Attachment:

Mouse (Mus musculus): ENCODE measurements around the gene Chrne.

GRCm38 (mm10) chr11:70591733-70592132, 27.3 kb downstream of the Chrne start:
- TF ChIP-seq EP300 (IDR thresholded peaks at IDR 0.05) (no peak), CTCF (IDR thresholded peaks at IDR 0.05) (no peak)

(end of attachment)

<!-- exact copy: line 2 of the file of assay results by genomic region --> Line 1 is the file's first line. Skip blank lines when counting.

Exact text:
GRCm38 (mm10) chr11:70591733-70592132, 27.3 kb downstream of the Chrne start: